Ancient Ailment? Early human may have carried tuberculosis

Check your tile countertop for fossils. A consumptive Homo erectus—or at least a piece of him—might be trapped there.

HOMO TUBERCULOSIS. A stippling of tiny pits (pointer) heralds a rare form of tuberculosis in this plaster cast of a skull fragment from a 500,000-year-old Homo erectus, claims one anthropologist. If true, it would be by far the oldest case of the disease. M. Miller/Univ. of Texas at Austin

While cutting coveted travertine into tiles, a saw operator in Turkey sliced through a fossilized skull and gave the pieces to his supervisor. The fragments from the 500,000-year-old rock sat on a shelf behind the supervisor’s desk until a local geologist visiting the fossil-rich site claimed them.

“The workers didn’t know what it was,” says John Kappelman of the University of Texas at Austin, who studied the fossil. “The first saw cut took off a bit of the top of the [skull] and the second saw cut went through the middle of the eye orbit.”

The partial skull is the first H. erectus fossil found in Turkey, Kappelman and colleagues report online and in an upcoming American Journal of Physical Anthropology.

A wildly successful species that predated modern humans, H. erectus walked out of Africa all the way to China, Indonesia, and the Republic of Georgia starting about 2 million years ago, other fossils show. Whether the tall tool users ever arrived in Europe remains controversial, but the new find suggests they at least got close.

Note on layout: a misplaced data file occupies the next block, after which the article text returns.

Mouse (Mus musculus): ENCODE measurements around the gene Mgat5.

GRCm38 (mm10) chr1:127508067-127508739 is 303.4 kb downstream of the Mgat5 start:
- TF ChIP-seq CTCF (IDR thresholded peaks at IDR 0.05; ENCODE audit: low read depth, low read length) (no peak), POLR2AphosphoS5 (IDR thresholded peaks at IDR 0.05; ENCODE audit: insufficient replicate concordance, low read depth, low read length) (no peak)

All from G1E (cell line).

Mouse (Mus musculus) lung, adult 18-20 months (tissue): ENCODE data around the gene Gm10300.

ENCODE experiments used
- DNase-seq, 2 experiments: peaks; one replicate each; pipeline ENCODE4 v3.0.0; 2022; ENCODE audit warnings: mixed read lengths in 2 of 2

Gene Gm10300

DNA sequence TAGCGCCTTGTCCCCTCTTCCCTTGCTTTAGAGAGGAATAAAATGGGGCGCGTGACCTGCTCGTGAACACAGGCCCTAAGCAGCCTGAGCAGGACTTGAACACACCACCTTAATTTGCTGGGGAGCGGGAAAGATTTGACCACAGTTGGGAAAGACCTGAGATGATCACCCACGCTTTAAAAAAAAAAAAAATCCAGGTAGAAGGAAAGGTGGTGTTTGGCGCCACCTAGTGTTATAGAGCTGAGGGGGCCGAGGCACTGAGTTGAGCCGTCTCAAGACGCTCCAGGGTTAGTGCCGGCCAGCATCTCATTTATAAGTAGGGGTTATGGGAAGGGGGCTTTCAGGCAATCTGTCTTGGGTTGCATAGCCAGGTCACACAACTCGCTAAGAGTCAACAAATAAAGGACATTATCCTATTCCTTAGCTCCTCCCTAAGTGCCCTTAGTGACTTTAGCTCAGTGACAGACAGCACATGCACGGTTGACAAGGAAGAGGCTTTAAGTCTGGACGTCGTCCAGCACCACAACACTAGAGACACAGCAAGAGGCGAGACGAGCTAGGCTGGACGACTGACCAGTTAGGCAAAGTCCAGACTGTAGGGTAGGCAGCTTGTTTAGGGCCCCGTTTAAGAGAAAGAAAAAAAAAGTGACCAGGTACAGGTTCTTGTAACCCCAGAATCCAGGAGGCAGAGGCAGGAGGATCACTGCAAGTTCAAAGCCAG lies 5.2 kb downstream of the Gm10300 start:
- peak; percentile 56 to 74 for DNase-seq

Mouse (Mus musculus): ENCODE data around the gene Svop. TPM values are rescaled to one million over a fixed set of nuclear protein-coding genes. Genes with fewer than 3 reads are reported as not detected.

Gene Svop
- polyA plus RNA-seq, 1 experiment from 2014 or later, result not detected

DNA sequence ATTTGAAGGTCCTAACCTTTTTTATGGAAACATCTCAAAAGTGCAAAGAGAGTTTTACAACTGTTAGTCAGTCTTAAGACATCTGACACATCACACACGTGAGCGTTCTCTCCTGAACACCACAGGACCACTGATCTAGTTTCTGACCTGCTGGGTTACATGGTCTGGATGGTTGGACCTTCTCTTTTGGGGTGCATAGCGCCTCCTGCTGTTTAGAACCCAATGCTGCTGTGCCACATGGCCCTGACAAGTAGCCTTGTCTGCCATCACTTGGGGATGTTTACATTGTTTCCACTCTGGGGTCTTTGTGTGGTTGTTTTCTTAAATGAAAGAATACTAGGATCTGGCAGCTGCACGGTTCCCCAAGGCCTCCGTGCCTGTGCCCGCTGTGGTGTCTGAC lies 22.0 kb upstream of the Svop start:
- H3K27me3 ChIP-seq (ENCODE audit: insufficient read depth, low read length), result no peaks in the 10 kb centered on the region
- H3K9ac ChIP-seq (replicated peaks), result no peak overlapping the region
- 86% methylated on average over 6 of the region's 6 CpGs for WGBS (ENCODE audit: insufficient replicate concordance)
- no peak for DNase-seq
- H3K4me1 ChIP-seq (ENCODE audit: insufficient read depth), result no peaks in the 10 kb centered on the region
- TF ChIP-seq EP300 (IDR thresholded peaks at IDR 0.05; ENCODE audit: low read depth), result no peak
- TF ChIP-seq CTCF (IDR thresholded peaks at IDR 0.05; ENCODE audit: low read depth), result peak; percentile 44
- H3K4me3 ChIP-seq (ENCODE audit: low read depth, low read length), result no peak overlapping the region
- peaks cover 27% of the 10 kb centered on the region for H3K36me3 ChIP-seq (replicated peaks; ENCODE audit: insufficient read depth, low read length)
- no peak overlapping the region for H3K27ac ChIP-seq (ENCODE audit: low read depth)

Kappelman says the skull’s heavy brow ridge and sharply sloped forehead mark it as H. erectus.

Moreover, he says the inside of the skull displays telltale signs of tuberculosis, which in rare cases infects the lining of the brain. If confirmed, the find would push back the origin of the disease in hominins—the anthropological term describing human and near-human predecessors—back hundreds of thousands of years.

Until now, the oldest direct evidence of tuberculosis came from a 5,400-year-old Egyptian mummy. In 2005, genetic analysis of several strains suggested the disease originated about 3 million years ago in East Africa, the cradle of early human evolution.

The Turkish travertine traveler physically buttresses the claims of an early origin of the disease, Kappelman says.

When Kappelman initially examined the fossil, he missed the signs of tuberculosis—a stippling of tiny pits around the eye orbit. But when he showed the fossil to paleopathologist Michael Schultz of the Georg-August University in Göttingen, Germany, Schultz recognized the pattern.

It matched what Schultz had seen in the skull of a 19th-century Austrian man who died from tuberculosis of the meninges, the membranes sheathing the brain. When the disease invades this covering, its characteristic tubercles, or grains, press tiny pits into the front of the skull, near the eyes.

“The imagery of that [Austrian] case is an exact match for what we have,” says Kappelman.

The diagnosis arrives millennia too late for the adult male H. erectus, but it’s just in time to set off a scientific controversy.

Two other paleopathologists, Pia Bennike of the University of Copenhagen and George Armelagos of Emory University in Atlanta, are skeptical of the claim. They want to see more of the ancient individual—such as his spine—to confirm that he indeed carried tuberculosis.

Kappelman hopes to find more of the early man in the quarry’s scrap heap. He might make a few trips to Home Depot too. “Back in the tile section, they have travertine from Turkey,” he says. “Honestly, it’s a case where the rest of this thing might be in somebody’s kitchen.”

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